With a straight razor, you are in total control of your shave and the results. It takes time to learn and develop your preferred technique but after about 30 shaves you will be asking yourself why you didn't start with a straight razor in your teens.
 
I started off with a feather SS, loaded with the pro super. Did some cleanup with my mach 3. I have since started using DE's. To this day i have a big problem beating the efficiency and result from the SS. I have not tried the guarded blades yet. Might be worth looking into.
You may also consider the Vector SE razor. I get a really close shave without tingling raw feeling after 3 passes as i do with my DE's.
If you consider straights, get it professionally honed before you consider starting to hone to get a solid reference point.
 
Hi Everyone, thanks for all of the great info you've got here. As the title says, I'm looking for advice on how to NOT get too close of a shave. A little background; I've been cursed with sensitive skin and a coarse beard, mostly on the chin. Ever since my beard came in enough to be noticeable, I've struggled with ingrown hairs and irritation. I've tried cartridges, three different DE razors with various blades, straight razors, and a few different electrics. The 'best' (best as in resulting in the least irritation) results I've gotten have been from electric razors, primarily because they don't shave too close. I do still get some irritation and a few ingrown hairs if I'm not careful, but less than with other products.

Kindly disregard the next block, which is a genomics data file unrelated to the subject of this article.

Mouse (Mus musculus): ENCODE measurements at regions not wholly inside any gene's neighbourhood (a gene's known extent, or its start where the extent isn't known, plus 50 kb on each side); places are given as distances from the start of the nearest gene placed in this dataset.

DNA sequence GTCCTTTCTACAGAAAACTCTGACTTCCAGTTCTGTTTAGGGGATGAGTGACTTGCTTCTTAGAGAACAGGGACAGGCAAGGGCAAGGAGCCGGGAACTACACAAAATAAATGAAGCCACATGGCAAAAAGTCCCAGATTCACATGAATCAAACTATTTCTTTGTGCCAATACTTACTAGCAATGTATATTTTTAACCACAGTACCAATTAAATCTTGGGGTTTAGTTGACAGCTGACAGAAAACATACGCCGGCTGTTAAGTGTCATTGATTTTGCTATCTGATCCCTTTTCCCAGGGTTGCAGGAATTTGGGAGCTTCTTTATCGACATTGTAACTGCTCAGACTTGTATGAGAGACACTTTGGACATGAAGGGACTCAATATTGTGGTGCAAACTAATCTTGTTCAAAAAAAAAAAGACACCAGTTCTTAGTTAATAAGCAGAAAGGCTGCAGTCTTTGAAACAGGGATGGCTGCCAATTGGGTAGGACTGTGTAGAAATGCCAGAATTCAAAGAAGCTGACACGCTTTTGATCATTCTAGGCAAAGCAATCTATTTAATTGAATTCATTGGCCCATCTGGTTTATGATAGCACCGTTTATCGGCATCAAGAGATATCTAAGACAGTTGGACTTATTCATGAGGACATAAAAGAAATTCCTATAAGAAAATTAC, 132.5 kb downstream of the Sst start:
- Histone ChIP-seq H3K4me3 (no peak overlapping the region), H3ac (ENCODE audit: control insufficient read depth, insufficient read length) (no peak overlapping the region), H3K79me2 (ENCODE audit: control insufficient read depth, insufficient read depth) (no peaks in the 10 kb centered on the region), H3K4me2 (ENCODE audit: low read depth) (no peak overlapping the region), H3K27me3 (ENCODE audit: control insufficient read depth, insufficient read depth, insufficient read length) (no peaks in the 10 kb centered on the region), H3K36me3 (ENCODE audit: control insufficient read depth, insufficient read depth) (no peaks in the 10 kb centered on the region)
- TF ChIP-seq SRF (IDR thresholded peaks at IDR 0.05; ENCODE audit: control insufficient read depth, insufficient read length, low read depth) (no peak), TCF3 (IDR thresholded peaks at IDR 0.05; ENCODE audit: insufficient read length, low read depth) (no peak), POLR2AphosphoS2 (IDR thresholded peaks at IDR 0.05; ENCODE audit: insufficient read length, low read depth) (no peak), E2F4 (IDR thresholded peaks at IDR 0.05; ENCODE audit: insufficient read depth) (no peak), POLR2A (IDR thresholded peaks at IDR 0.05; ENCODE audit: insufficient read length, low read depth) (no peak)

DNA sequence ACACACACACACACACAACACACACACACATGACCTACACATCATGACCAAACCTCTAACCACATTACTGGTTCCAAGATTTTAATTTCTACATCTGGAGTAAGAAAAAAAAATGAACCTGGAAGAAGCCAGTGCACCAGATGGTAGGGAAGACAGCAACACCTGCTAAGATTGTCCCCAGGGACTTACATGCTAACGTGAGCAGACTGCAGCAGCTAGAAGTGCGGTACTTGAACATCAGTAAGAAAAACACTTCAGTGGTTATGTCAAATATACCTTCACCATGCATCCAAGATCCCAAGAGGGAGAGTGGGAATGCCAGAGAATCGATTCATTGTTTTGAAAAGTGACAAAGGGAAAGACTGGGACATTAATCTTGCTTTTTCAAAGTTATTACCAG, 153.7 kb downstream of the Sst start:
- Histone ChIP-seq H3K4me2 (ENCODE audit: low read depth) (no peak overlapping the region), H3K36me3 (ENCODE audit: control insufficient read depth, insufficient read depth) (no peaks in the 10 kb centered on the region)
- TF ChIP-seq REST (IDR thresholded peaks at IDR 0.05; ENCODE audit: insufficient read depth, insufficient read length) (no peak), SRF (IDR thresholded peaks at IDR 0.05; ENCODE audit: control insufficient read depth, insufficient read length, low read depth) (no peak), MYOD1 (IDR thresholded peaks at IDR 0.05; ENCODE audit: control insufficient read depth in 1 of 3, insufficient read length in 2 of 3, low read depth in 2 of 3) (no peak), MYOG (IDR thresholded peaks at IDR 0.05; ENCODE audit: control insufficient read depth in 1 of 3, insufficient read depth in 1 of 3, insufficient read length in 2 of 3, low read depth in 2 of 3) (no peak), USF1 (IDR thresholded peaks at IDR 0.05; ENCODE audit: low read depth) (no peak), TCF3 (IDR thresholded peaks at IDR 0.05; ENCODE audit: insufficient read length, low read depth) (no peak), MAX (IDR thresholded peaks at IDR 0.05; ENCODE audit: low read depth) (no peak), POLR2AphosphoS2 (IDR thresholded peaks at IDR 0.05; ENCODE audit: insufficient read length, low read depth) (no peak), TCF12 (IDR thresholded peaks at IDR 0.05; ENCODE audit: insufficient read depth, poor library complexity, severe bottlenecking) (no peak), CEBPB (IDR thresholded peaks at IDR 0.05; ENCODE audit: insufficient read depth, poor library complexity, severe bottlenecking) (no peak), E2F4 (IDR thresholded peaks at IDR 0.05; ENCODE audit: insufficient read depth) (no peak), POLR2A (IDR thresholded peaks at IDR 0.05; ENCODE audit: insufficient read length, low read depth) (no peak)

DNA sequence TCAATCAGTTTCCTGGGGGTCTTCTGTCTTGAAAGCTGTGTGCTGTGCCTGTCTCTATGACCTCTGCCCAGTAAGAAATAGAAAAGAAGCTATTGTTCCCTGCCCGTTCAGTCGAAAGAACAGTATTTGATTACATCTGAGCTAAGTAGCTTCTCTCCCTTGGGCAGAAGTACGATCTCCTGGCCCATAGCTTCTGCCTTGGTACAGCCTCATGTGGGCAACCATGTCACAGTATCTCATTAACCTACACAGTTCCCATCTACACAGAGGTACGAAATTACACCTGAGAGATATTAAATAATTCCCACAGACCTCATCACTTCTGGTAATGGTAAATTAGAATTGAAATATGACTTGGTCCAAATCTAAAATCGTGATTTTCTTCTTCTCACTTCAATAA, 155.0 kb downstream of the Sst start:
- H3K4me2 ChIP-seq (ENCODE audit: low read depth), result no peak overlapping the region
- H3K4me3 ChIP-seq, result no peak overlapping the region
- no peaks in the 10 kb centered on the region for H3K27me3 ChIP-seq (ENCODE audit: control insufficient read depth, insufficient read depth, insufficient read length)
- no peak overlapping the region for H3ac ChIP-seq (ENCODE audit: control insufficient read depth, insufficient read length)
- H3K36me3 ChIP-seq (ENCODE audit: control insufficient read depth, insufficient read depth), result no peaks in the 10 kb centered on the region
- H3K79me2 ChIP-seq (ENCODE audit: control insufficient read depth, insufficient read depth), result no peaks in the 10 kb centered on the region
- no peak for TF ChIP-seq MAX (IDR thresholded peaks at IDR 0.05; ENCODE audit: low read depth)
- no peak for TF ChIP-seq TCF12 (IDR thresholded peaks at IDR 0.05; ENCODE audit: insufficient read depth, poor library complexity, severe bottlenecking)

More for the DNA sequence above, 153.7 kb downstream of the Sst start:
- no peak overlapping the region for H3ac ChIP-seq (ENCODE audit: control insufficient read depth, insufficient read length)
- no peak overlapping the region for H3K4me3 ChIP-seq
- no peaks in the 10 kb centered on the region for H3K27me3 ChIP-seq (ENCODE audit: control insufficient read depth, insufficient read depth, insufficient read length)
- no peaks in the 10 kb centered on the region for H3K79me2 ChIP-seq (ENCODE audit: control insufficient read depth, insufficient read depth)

Which brings me to the original question; are there any wet-shaving products available that will NOT give a super close shave, particularly in the area below the lower lip? That's the biggest trouble spot for me. If I go with the grain and come down the chin, I run into the protruding part of my chin, cut too close and get ingrown hairs. If I go up against the grain, it's easier to follow the curve of the chin, but then it cuts too close below my lip and I get ingrown hairs. I need something that will cut a bit above the skin. BBS is NOT the goal here; I could care less about smoothness, I just need to look presentable. If I weren't still in the Air Force I'd just grow a beard, sadly that's not an option yet.

Any suggestions or advice would be appreciated. I'm considering a Parker Semi Slant, hoping that the angled blade will slide the hairs a bit easier without getting too close. My chin hair is coarse and tough enough that even a brand new Feather DE blade pulls with my Merkur DE handle.
I too have had the same problem, but after many years of experimentation have discovered that by applying a pre shave oil (I use sunflower or olive oil) then applying a layer of glycerine before I lather, softens the whiskers and provides 'cushion' protection for the skin like nothing else. -Try it, and thank me later.